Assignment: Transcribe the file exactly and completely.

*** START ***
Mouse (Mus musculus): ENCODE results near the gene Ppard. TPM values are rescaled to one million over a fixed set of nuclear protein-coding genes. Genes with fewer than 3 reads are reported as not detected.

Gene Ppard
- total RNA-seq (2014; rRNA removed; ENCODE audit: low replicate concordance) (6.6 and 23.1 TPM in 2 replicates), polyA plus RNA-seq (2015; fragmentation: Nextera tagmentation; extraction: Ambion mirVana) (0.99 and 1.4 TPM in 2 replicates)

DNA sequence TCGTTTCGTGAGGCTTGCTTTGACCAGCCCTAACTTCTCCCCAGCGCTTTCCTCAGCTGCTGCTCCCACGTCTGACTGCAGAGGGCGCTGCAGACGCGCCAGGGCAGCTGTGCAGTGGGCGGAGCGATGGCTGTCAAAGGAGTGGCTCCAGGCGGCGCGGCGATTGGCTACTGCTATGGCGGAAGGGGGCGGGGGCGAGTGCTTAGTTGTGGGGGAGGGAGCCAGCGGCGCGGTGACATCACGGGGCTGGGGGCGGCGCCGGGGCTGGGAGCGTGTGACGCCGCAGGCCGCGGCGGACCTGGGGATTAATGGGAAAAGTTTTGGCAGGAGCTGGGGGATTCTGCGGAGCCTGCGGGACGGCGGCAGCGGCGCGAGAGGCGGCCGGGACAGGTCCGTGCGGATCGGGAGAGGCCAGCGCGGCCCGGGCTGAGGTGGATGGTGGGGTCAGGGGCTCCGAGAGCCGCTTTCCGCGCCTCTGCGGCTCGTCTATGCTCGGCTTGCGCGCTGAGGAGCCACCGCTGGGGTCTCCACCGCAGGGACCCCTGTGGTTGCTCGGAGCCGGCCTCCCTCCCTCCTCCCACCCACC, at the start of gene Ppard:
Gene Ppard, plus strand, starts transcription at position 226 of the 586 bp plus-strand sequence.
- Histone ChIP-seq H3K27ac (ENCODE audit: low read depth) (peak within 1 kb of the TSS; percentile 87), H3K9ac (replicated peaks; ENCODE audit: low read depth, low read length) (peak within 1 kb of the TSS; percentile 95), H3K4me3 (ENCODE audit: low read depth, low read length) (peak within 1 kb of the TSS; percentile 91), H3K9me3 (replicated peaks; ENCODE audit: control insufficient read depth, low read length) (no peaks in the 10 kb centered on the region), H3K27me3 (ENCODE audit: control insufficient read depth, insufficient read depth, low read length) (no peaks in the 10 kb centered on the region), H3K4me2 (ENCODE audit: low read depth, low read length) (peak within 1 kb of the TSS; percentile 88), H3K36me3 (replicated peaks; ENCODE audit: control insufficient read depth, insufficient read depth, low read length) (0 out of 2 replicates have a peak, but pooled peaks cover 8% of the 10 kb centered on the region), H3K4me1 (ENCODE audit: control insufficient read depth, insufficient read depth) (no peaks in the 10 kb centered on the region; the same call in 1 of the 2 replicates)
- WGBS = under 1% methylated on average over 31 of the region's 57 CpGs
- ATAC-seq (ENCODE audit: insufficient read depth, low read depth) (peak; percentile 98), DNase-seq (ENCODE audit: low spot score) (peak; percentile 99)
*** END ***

Mouse (Mus musculus): ENCODE results near the gene Ppard. TPM values are rescaled to one million over a fixed set of nuclear protein-coding genes. Genes with fewer than 3 reads are reported as not detected.

Gene Ppard
- total RNA-seq (2014; rRNA removed; ENCODE audit: low replicate concordance) (6.6 and 23.1 TPM in 2 replicates), polyA plus RNA-seq (2015; fragmentation: Nextera tagmentation; extraction: Ambion mirVana) (0.99 and 1.4 TPM in 2 replicates)

DNA sequence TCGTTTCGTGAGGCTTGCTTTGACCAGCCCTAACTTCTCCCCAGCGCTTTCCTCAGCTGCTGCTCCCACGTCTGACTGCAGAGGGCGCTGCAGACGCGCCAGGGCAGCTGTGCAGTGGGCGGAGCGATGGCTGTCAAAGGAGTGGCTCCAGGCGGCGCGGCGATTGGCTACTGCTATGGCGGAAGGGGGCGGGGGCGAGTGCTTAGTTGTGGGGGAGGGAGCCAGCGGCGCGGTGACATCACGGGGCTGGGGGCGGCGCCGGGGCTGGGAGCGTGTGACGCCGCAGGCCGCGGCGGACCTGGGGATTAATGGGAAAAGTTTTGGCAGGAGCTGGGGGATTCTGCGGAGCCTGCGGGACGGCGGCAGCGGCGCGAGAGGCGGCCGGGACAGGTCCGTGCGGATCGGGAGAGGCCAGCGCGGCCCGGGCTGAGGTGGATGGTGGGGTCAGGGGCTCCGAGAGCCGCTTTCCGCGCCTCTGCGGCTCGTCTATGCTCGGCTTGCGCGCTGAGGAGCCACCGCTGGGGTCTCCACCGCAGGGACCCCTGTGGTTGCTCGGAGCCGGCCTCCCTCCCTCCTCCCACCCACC, at the start of gene Ppard:
Gene Ppard, plus strand, starts transcription at position 226 of the 586 bp plus-strand sequence.
- Histone ChIP-seq H3K27ac (ENCODE audit: low read depth) (peak within 1 kb of the TSS; percentile 87), H3K9ac (replicated peaks; ENCODE audit: low read depth, low read length) (peak within 1 kb of the TSS; percentile 95), H3K4me3 (ENCODE audit: low read depth, low read length) (peak within 1 kb of the TSS; percentile 91), H3K9me3 (replicated peaks; ENCODE audit: control insufficient read depth, low read length) (no peaks in the 10 kb centered on the region), H3K27me3 (ENCODE audit: control insufficient read depth, insufficient read depth, low read length) (no peaks in the 10 kb centered on the region), H3K4me2 (ENCODE audit: low read depth, low read length) (peak within 1 kb of the TSS; percentile 88), H3K36me3 (replicated peaks; ENCODE audit: control insufficient read depth, insufficient read depth, low read length) (0 out of 2 replicates have a peak, but pooled peaks cover 8% of the 10 kb centered on the region), H3K4me1 (ENCODE audit: control insufficient read depth, insufficient read depth) (no peaks in the 10 kb centered on the region; the same call in 1 of the 2 replicates)
- WGBS = under 1% methylated on average over 31 of the region's 57 CpGs
- ATAC-seq (ENCODE audit: insufficient read depth, low read depth) (peak; percentile 98), DNase-seq (ENCODE audit: low spot score) (peak; percentile 99)